Vaughan Williams: On Wenlock Edge; Merciless Beauty; Ten Blake Songs

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COMPOSERS: Vaughan Williams
LABELS: Hyperion
WORKS: On Wenlock Edge; Merciless Beauty; Ten Blake Songs
PERFORMER: John Mark Ainsley (tenor); Nash Ensemble
Vaughan Williams is well known as a composer who thought comfortably in big forms: symphonies, ambitious choral works, expansive meditations like Job and the Tallis Fantasia. But the solo songs can be just as fine. The Housman cycle On Wenlock Edge is a vividly atmospheric, emotionally powerful masterpiece, admired even by the normally VW-allergic (Benjamin Britten for instance), while the Ten Blake Songs are perhaps the most subtly original product of the composer’s extreme old age – who’d have thought that the combination of voice and oboe could be so richly expressive?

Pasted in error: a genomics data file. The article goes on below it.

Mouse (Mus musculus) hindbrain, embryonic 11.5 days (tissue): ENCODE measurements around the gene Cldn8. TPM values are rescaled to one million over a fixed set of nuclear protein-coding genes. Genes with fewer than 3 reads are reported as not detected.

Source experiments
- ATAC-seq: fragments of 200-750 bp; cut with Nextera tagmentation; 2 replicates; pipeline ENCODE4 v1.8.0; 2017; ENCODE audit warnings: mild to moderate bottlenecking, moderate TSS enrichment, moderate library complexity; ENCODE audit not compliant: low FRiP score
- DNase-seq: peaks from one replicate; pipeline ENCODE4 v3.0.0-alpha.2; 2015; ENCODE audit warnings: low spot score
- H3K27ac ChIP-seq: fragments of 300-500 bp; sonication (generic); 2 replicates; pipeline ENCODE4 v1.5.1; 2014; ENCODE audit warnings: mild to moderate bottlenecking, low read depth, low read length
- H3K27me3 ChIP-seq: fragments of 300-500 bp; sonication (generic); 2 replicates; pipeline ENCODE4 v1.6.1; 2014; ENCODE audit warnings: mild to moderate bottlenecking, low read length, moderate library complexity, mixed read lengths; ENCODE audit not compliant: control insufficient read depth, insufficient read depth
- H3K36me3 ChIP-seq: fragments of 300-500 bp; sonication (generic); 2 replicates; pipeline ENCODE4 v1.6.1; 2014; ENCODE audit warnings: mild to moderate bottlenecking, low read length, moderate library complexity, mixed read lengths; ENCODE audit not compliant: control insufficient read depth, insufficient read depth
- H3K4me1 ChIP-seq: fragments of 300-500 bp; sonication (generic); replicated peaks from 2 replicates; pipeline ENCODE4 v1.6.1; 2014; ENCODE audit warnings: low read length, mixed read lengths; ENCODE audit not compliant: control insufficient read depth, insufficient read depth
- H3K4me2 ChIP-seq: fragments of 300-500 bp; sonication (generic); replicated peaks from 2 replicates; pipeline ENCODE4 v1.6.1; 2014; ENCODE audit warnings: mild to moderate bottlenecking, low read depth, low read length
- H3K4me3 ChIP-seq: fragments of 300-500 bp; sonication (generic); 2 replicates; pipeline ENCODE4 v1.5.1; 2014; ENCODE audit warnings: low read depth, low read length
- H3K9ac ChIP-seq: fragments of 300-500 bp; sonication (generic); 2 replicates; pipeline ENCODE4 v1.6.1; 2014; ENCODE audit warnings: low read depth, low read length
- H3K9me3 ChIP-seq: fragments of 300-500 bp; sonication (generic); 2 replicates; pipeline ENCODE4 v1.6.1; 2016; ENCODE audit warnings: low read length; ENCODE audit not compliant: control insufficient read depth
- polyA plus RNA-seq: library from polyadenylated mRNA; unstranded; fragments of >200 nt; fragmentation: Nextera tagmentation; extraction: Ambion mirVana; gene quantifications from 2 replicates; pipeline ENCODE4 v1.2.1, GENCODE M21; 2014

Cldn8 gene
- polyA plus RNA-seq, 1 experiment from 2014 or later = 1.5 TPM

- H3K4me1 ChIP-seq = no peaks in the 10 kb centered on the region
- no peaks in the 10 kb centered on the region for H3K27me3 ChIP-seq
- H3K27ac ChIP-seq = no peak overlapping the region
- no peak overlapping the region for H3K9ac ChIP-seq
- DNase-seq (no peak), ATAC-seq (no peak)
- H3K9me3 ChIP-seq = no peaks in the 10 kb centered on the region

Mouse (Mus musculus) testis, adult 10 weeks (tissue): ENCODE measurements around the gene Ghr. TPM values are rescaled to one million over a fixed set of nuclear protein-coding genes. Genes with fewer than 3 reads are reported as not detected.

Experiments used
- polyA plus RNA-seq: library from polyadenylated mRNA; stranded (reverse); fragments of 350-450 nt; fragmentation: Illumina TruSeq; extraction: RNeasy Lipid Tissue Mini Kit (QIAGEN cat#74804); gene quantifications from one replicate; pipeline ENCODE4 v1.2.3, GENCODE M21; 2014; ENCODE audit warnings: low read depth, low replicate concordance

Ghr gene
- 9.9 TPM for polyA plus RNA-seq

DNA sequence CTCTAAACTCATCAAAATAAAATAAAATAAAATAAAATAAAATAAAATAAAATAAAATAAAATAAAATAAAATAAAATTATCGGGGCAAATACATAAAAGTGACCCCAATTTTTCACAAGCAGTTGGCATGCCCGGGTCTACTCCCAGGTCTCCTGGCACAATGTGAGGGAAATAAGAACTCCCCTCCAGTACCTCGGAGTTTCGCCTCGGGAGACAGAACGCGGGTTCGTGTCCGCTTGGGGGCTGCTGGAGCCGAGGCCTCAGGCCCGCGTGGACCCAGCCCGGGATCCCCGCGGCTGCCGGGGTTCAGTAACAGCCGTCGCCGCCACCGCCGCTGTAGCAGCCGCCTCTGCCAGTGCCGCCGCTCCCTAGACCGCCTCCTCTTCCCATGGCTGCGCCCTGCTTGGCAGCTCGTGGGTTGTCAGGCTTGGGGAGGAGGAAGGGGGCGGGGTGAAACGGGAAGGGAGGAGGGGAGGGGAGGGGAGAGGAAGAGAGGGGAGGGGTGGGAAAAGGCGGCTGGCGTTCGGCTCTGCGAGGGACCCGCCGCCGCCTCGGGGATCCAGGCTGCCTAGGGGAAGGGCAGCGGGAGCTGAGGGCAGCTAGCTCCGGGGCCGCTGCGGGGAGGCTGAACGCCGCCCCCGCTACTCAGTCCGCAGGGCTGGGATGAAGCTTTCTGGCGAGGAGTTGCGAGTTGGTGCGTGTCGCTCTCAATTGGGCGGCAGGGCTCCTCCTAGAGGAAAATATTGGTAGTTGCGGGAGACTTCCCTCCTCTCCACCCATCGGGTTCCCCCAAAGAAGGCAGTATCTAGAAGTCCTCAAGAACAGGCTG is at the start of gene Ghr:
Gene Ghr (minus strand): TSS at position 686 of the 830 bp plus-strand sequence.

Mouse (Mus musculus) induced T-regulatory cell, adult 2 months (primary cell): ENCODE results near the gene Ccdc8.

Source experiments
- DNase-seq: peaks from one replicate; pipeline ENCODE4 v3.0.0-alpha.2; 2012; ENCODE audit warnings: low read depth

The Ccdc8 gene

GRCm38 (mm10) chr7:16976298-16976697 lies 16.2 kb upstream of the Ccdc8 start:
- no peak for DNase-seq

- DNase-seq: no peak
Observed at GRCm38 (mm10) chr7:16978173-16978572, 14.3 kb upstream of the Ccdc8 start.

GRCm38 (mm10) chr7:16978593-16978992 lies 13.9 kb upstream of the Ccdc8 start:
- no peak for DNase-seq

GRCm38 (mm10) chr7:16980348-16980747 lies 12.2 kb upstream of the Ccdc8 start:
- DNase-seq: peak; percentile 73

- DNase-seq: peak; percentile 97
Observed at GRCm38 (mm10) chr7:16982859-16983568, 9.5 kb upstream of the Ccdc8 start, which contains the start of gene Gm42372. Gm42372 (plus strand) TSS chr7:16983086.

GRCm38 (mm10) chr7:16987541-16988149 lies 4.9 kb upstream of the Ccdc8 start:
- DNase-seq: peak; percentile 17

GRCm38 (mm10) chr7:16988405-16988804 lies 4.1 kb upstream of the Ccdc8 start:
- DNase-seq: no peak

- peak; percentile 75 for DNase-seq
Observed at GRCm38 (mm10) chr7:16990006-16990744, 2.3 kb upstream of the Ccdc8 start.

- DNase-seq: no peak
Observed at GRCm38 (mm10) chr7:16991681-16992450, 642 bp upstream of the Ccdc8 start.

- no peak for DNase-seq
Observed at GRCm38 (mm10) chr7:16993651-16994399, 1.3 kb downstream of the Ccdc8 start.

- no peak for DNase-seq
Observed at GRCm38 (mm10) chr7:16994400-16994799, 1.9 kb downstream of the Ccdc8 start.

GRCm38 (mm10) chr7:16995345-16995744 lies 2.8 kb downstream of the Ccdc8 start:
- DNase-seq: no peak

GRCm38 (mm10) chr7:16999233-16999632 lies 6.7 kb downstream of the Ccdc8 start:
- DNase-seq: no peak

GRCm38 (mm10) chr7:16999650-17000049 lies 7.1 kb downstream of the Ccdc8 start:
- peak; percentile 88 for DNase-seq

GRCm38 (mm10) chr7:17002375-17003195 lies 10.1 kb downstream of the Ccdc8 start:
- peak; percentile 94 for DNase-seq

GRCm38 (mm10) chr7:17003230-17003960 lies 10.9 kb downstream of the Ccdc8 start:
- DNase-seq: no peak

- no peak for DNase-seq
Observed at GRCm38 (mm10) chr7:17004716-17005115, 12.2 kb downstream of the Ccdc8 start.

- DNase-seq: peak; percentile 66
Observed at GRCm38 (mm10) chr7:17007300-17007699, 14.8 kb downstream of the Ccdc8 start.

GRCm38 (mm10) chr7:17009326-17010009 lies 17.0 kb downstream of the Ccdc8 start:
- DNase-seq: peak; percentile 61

It would be hard to find an interpreter more beautifully suited to the Blake Songs than John Mark Ainsley. His marvellous pianissimo – delicate and deeply touching at the same time – is heard at its best unaccompanied, or with only Gareth Hulse’s smooth-toned oboe to contend with. His light touch is also welcome in the gleeful ‘Since I from Love escaped am’ that ends Merciless Beauty – it’s easy to overdo the humour, but Ainsley holds back a little at first, like a man who’s just realised that losing the girl of your dreams may not be all bad news. I’m not so sure about On Wenlock Edge, though: there are moments of spellbinding poetry, but force is lacking at the bitterly regretful climax of ‘Bredon Hill’. If EMI ever re-release Philip Langridge’s stirring performance with the Britten Quartet, that would head my list; otherwise try Ian Bostridge in the orchestral version, also on EMI, for singing which combines tender intimacy, passion and drama. Stephen Johnson